The US-Europe transatlantic market is one of the most lucrative markets in the world. Airlines typically see excellent performance on routes in this market during the northern summer months. Capacity is also typically higher in this market, with the addition of seasonal leisure flights. Now, as Italy is welcoming Americans, airlines could be in for a better-than-expected summer for transatlantic travel.
Italy joins the list of reopenings
For Americans looking to go to Europe, four countries are now welcoming Americans. This includes Iceland, Greece, Croatia, and Italy. For travel to Italy, passengers have to be flying on one of the COVID-tested designated flights. The two US carriers currently running such flights are American and Delta.
Meanwhile, Iceland, Greece, and Croatia are relying on vaccinated passengers or, in the case of the latter two countries, those with negative test results to take a vacation. In all four of these countries, tourism is important to the local economy, and Americans have shown a willingness to travel to these destinations.
For airlines transporting passengers between these countries, the reopening presents an opportunity to reclaim a European summer. Between family, leisure, and business links between the US and Europe, the reopenings can be a big boon for airlines while reuniting passengers with family, culture, or business deals.
The EU is expected to open
Just a few weeks ago, the head of the European Union stated that she would like to see uniform guidelines to welcome Americans for tourism to Europe. June has been floated as the likely month for when much of Europe opens up for Americans.
However, these four countries are coming out ahead of the game and welcoming Americans. This could lead to some big rewards for those destinations. With June just around the corner, and Americans seeking to book getaways that are more certain to happen than others, countries that announce reopenings sooner rather than later are set to benefit.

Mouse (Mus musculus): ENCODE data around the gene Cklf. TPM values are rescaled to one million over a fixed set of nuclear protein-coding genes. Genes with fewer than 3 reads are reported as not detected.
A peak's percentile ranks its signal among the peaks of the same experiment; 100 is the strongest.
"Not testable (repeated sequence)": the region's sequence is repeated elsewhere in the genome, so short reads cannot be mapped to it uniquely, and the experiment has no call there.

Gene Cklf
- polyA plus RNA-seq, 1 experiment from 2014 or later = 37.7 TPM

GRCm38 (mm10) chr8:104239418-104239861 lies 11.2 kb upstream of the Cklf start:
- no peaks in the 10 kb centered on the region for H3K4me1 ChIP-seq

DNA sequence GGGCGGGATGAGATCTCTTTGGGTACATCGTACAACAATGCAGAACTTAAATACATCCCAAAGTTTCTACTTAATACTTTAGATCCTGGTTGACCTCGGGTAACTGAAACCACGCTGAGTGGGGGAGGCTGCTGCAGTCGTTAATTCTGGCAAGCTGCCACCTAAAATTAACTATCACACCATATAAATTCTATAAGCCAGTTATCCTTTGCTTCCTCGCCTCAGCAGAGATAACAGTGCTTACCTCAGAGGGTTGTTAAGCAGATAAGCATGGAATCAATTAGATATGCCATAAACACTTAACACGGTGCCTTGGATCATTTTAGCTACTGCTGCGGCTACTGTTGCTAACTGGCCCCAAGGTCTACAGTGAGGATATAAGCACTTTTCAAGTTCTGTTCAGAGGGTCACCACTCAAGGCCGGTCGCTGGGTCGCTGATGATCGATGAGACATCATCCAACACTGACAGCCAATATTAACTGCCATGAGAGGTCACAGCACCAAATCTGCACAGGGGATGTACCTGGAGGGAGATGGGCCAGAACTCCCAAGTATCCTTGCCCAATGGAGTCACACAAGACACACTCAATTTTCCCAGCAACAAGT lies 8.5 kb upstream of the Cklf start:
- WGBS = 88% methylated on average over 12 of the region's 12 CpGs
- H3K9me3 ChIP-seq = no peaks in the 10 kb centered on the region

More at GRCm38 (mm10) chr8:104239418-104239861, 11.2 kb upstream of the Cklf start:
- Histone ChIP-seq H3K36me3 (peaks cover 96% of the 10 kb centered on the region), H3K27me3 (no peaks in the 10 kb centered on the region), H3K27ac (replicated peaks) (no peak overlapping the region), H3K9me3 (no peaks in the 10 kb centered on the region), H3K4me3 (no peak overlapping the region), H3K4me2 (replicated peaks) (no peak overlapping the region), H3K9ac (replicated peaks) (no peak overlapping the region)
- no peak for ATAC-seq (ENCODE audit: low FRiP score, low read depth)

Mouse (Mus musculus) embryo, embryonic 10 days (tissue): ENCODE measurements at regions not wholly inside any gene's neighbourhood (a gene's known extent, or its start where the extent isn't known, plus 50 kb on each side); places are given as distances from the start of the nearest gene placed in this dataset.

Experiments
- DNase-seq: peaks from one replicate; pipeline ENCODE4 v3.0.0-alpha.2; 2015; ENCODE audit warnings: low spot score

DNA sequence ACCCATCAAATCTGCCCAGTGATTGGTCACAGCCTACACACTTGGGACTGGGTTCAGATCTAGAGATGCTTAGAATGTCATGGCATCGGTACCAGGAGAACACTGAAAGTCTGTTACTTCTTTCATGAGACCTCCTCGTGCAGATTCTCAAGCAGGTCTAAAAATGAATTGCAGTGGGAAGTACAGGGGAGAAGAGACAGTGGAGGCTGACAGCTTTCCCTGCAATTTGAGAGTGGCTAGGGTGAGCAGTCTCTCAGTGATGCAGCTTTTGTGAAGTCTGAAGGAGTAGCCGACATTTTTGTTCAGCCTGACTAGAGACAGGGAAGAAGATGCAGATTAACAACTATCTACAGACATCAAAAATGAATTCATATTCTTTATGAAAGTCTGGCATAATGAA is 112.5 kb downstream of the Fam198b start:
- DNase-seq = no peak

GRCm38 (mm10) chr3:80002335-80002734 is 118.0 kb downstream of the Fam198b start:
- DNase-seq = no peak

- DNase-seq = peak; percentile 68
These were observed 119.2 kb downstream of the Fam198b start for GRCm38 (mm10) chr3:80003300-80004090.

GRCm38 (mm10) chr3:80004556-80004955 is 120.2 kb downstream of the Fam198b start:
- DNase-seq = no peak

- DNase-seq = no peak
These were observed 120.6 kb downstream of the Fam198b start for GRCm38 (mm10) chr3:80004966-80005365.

Take, for example, Croatia, Iceland, and Greece. Shortly after it was clear all three countries were opened up for Americans, United Airlines announced new and resuming routes covering those destinations. The carrier, on the first day of announcing those routes, saw over 3,000 bookings. Passengers, showing a strong willingness to fly to Europe for a vacation, appear to reward destinations that have come to the front of the pack in reopening.
The longer other countries wait, the greater the possibility that Americans will vote with their wallets and secure travel to already open destinations. This could have ramifications in other countries that also rely heavily on tourism to power the local economy.
If more countries open up, then US and European airlines have a strong chance of reclaiming the summer transatlantic market. This could lead to a huge financial boon for airlines. With a chance to actually earn some revenue, this could also help save airline jobs and stimulate other sectors of the economy. Seeing other countries open up could be the incentive other European countries need to open their borders.
The holdouts: US and UK
There are two holdouts, however. The United States and the United Kingdom were expected to provide some good news for international travel this month, though neither has largely materialized. Airlines have pushed – and will continue to push – for a broader reopening.
The US was expected to relax some travel restrictions from mid-May. This currently has not happened. However, given the abrupt public health guidance shift last week on face masks for vaccinated people, it is still possible that the US starts to relax its European travel bans.
The virus situation in Europe has been improving in the last few weeks. Coupled with increasing vaccinations, Europe does not show the same risks or signs as India, for example, and is far from the overwhelming surge in cases the continent saw a year ago. The US also has a policy mandating a negative test result for entry, even if passengers are fully vaccinated.
The UK also was expected to put the US on its Green List, enabling travel between the two countries without quarantine restrictions. That also did not materialize, and the UK chose to go with a more limited list of destinations.
The longer the UK and US hold out, the more likely it is that both countries will see more muted summers for air travel. This would be a huge disappointment for airlines looking to come back after over a year of near devastation.
Are you planning a European summer vacation? Let us know in the comments!